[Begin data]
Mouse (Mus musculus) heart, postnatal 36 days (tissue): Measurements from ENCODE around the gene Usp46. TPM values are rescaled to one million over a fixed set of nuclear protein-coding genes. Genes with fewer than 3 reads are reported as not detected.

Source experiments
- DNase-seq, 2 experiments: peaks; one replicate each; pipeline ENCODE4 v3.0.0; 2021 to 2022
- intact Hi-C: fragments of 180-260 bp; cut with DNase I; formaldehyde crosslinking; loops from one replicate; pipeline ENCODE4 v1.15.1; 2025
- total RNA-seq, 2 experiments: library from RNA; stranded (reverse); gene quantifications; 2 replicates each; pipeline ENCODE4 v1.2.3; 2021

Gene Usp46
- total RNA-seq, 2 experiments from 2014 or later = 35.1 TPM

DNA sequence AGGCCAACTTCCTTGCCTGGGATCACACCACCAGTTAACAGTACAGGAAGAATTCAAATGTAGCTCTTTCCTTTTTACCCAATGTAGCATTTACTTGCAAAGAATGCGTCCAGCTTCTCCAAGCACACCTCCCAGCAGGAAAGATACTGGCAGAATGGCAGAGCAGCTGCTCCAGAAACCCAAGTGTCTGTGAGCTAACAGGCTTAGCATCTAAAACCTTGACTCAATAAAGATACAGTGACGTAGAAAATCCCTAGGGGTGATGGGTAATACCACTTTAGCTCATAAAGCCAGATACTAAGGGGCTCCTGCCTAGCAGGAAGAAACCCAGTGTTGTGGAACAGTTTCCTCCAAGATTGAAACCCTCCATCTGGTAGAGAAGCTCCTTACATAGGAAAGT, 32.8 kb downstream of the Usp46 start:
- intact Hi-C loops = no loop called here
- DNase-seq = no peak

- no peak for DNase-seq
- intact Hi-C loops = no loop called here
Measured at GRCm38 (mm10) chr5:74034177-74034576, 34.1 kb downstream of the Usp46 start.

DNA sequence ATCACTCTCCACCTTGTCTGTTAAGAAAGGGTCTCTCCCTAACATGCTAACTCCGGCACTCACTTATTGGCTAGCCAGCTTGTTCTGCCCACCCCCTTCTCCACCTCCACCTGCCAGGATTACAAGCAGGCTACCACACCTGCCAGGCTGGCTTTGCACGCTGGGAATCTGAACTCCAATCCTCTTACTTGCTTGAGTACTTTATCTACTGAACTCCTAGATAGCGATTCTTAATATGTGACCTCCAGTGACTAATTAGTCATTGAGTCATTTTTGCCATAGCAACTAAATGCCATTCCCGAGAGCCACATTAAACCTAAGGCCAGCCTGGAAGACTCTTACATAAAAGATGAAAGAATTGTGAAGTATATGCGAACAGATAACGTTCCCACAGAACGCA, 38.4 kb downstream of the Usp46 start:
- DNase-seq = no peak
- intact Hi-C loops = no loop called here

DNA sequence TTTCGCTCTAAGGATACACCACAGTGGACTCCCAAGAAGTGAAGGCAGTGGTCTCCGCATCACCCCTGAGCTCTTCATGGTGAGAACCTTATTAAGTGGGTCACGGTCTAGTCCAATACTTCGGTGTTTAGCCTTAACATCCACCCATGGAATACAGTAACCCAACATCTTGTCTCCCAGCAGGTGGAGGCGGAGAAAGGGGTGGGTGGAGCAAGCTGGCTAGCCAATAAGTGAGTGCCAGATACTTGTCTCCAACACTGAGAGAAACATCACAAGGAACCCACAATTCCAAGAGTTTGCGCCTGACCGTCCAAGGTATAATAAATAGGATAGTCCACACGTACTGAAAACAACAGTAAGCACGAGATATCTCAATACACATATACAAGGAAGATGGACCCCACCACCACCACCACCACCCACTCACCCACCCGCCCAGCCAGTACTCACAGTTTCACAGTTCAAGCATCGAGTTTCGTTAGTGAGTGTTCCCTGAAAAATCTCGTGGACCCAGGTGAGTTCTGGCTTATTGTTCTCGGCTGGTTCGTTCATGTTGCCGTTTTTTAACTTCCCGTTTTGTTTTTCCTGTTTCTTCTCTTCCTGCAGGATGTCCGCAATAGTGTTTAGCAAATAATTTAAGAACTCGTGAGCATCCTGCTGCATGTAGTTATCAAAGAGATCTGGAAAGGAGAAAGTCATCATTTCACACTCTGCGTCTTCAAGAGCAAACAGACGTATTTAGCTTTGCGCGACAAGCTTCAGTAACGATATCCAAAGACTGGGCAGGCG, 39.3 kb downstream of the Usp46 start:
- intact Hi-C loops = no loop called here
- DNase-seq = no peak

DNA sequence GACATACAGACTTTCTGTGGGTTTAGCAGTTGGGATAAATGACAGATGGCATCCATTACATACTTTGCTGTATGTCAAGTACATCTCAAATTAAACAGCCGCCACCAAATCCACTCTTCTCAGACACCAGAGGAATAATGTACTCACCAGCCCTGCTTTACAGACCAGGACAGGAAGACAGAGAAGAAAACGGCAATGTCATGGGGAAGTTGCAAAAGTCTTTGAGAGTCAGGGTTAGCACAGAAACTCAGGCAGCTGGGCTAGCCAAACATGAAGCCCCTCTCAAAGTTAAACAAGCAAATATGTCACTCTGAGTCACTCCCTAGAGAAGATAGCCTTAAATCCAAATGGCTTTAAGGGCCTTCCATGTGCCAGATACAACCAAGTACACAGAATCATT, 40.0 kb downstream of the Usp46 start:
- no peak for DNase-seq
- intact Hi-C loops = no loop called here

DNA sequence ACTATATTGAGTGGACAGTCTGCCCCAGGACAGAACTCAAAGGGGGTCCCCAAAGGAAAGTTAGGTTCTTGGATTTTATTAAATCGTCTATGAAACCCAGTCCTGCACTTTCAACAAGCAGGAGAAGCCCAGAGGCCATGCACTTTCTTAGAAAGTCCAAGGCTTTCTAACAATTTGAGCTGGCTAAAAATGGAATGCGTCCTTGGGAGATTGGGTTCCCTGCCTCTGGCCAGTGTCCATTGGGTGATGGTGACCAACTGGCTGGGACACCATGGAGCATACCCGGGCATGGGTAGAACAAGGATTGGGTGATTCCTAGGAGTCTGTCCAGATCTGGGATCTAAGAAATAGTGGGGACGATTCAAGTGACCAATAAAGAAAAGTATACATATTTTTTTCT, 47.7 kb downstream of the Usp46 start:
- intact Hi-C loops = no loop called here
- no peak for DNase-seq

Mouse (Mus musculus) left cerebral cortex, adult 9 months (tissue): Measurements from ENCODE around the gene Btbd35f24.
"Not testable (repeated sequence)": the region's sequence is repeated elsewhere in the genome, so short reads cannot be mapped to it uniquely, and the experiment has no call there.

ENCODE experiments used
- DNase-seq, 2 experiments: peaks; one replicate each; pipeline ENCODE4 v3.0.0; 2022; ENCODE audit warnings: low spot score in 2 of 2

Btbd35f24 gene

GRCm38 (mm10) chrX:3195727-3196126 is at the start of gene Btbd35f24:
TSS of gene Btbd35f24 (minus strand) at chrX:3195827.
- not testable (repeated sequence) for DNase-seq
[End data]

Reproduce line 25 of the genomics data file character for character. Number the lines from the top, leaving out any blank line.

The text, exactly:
- no peak for DNase-seq